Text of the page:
Between the mysteriously created maps and the cancellation of public meetings, Hoffman has expressed growing frustration with the outside counsel. “We’ve tried to pull together this commission, but they keep insisting that those maps that they created somehow have validity, which we say they don’t.”
Messina could not be reached for comment.
‘The most egregious and unnecessary thing that I see in these proposed maps is dividing Port Jefferson Station.’
—Steve EnglebrightPublic comments
New York State Assemblyman Steve Englebright (D-Setauket) reflected on the days when there were at-large elections for the Brookhaven Town Council. With at-large elections, the residents did not feel connected to their representatives.
The change to councilmanic elections did not change the balance of power in Brookhaven, according to Englebright, but it strengthened the connection between representatives and constituents.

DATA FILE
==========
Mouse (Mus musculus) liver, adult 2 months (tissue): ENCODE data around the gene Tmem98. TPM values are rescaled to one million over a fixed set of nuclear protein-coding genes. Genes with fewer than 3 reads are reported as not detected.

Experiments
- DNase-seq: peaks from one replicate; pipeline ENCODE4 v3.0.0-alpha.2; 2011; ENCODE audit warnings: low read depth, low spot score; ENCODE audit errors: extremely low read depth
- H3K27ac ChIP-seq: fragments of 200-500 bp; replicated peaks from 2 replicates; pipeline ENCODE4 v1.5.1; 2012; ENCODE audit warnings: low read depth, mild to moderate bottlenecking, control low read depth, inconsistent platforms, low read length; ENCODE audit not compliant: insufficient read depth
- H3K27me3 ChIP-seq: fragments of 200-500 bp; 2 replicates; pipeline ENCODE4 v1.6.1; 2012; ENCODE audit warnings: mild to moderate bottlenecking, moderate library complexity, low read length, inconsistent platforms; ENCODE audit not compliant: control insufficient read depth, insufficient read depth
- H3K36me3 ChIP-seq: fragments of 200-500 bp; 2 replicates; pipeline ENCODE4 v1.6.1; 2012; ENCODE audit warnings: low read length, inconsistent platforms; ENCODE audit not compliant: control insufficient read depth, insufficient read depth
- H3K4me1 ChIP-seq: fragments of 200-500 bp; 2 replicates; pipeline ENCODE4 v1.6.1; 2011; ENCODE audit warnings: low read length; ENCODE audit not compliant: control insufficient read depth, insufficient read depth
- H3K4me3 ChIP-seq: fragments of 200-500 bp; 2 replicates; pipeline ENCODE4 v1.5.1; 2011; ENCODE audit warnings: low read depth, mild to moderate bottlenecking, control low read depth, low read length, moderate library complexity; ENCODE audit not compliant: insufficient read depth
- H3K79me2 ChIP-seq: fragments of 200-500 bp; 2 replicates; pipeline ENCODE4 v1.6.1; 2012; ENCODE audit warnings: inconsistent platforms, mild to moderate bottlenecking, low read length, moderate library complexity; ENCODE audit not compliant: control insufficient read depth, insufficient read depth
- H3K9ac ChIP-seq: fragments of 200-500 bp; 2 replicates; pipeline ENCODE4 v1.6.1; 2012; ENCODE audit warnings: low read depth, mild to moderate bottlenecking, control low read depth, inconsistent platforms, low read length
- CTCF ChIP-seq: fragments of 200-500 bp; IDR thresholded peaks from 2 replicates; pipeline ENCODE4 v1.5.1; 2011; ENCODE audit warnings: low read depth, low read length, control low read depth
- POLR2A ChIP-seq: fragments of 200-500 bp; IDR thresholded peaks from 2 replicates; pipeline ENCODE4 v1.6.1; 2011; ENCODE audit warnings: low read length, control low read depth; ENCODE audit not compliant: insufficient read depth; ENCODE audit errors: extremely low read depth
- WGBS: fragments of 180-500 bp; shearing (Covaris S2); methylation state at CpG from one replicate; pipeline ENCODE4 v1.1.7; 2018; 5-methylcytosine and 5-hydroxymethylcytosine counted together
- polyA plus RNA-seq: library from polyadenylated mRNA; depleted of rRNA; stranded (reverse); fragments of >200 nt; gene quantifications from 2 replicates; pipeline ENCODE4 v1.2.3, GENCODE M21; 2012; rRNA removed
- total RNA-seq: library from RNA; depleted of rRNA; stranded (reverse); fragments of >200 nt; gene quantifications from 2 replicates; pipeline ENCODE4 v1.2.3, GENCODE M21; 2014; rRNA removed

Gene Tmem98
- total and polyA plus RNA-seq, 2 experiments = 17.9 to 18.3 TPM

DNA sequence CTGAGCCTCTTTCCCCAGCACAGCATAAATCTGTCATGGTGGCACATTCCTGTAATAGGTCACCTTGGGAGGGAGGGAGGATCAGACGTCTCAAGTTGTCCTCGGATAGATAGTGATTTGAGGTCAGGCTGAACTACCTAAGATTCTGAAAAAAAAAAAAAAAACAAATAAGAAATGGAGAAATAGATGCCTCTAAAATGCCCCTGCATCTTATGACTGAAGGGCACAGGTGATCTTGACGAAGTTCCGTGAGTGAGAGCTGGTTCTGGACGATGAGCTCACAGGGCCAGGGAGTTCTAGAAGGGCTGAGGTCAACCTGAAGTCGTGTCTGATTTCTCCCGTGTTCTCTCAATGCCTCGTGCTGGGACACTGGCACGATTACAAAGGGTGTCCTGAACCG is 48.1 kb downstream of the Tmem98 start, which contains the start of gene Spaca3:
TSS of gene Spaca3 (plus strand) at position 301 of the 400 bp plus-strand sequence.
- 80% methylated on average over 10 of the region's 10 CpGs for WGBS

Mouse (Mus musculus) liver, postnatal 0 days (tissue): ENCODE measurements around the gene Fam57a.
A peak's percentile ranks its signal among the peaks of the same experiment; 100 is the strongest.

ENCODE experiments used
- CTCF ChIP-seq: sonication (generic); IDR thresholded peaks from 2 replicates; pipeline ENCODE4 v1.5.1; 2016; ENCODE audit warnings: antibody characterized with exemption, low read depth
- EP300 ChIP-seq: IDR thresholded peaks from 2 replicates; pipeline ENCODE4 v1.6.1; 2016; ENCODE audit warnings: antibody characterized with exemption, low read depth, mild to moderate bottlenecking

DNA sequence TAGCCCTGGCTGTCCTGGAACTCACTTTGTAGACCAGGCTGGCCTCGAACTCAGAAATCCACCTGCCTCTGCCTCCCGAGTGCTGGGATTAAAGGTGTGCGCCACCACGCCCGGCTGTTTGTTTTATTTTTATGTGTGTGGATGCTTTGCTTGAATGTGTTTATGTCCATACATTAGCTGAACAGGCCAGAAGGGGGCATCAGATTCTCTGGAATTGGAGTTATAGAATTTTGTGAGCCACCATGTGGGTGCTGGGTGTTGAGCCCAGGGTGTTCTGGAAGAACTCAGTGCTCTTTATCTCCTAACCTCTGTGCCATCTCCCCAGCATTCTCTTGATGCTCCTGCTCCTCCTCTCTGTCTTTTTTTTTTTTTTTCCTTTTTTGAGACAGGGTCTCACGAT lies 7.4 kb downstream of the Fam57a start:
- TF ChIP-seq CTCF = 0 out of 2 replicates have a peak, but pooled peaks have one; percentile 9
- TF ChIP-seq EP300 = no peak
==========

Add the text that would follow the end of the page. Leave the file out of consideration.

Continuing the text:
“It was not something that favored the Democratic Party — what it favored was the democratic principle,” Englebright said. “It favored direct representation, it made Brookhaven grow up, if you will, within the context of the promise and premise of a direct representation form of government.”
Englebright addressed the precarious future of Port Jefferson Station/Terryville, which is split under the two draft proposals on the committee’s website. He supported keeping that community of interest unified under one council district.
“Port Jefferson Station, under the mysterious map, would be divided — the library would be in one part, the high school would be in somebody else’s district,” the assemblyman said. “We worked hard for communities to have … direct representation, so the most egregious and unnecessary thing that I see in these proposed maps is dividing Port Jefferson Station.”
Logan Mazer, a resident of Coram, responded to the two map proposals on the committee’s website. “When I saw the two maps that were put out, I was disgusted and horrified that they would attempt to make such a dramatic change from the current maps that we have now,” he said.